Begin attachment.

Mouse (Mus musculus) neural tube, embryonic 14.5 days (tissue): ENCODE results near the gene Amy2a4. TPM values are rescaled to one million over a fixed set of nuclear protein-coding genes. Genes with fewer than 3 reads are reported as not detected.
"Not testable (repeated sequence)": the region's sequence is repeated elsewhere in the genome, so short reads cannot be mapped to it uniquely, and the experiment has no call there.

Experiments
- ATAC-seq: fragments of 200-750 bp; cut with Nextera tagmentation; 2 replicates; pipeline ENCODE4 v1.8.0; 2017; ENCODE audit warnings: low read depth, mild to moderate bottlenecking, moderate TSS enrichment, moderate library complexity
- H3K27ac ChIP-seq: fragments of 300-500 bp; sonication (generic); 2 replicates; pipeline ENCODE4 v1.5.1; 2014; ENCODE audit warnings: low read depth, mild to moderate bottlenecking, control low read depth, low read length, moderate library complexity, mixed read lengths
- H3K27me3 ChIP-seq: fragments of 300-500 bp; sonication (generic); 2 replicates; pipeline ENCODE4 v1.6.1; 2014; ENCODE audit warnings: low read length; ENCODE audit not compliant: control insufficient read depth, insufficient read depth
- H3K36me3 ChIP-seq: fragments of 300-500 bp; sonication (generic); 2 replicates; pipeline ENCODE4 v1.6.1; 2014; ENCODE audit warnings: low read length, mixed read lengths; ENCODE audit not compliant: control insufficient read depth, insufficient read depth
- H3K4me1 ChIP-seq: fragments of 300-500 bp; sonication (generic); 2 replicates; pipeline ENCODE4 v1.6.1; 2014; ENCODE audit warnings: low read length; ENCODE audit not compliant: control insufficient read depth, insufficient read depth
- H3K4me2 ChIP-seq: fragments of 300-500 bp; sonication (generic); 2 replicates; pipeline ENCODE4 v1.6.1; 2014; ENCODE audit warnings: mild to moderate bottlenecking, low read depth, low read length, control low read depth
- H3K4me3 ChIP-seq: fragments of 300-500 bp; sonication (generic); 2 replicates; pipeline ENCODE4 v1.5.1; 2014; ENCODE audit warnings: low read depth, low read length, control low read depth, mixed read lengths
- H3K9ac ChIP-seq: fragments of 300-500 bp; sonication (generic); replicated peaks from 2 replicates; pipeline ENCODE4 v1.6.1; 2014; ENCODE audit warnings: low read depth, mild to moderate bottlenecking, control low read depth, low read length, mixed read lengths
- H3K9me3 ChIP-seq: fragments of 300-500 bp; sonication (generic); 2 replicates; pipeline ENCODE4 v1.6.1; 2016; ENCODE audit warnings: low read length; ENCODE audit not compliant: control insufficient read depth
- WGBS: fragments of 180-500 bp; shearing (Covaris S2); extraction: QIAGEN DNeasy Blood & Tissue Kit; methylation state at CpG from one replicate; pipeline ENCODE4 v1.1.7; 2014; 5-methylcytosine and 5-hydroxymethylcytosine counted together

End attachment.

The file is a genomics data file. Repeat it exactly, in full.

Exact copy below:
Mouse (Mus musculus) neural tube, embryonic 14.5 days (tissue): ENCODE results near the gene Amy2a4. TPM values are rescaled to one million over a fixed set of nuclear protein-coding genes. Genes with fewer than 3 reads are reported as not detected.
"Not testable (repeated sequence)": the region's sequence is repeated elsewhere in the genome, so short reads cannot be mapped to it uniquely, and the experiment has no call there.

Experiments
- ATAC-seq: fragments of 200-750 bp; cut with Nextera tagmentation; 2 replicates; pipeline ENCODE4 v1.8.0; 2017; ENCODE audit warnings: low read depth, mild to moderate bottlenecking, moderate TSS enrichment, moderate library complexity
- H3K27ac ChIP-seq: fragments of 300-500 bp; sonication (generic); 2 replicates; pipeline ENCODE4 v1.5.1; 2014; ENCODE audit warnings: low read depth, mild to moderate bottlenecking, control low read depth, low read length, moderate library complexity, mixed read lengths
- H3K27me3 ChIP-seq: fragments of 300-500 bp; sonication (generic); 2 replicates; pipeline ENCODE4 v1.6.1; 2014; ENCODE audit warnings: low read length; ENCODE audit not compliant: control insufficient read depth, insufficient read depth
- H3K36me3 ChIP-seq: fragments of 300-500 bp; sonication (generic); 2 replicates; pipeline ENCODE4 v1.6.1; 2014; ENCODE audit warnings: low read length, mixed read lengths; ENCODE audit not compliant: control insufficient read depth, insufficient read depth
- H3K4me1 ChIP-seq: fragments of 300-500 bp; sonication (generic); 2 replicates; pipeline ENCODE4 v1.6.1; 2014; ENCODE audit warnings: low read length; ENCODE audit not compliant: control insufficient read depth, insufficient read depth
- H3K4me2 ChIP-seq: fragments of 300-500 bp; sonication (generic); 2 replicates; pipeline ENCODE4 v1.6.1; 2014; ENCODE audit warnings: mild to moderate bottlenecking, low read depth, low read length, control low read depth
- H3K4me3 ChIP-seq: fragments of 300-500 bp; sonication (generic); 2 replicates; pipeline ENCODE4 v1.5.1; 2014; ENCODE audit warnings: low read depth, low read length, control low read depth, mixed read lengths
- H3K9ac ChIP-seq: fragments of 300-500 bp; sonication (generic); replicated peaks from 2 replicates; pipeline ENCODE4 v1.6.1; 2014; ENCODE audit warnings: low read depth, mild to moderate bottlenecking, control low read depth, low read length, mixed read lengths
- H3K9me3 ChIP-seq: fragments of 300-500 bp; sonication (generic); 2 replicates; pipeline ENCODE4 v1.6.1; 2016; ENCODE audit warnings: low read length; ENCODE audit not compliant: control insufficient read depth
- WGBS: fragments of 180-500 bp; shearing (Covaris S2); extraction: QIAGEN DNeasy Blood & Tissue Kit; methylation state at CpG from one replicate; pipeline ENCODE4 v1.1.7; 2014; 5-methylcytosine and 5-hydroxymethylcytosine counted together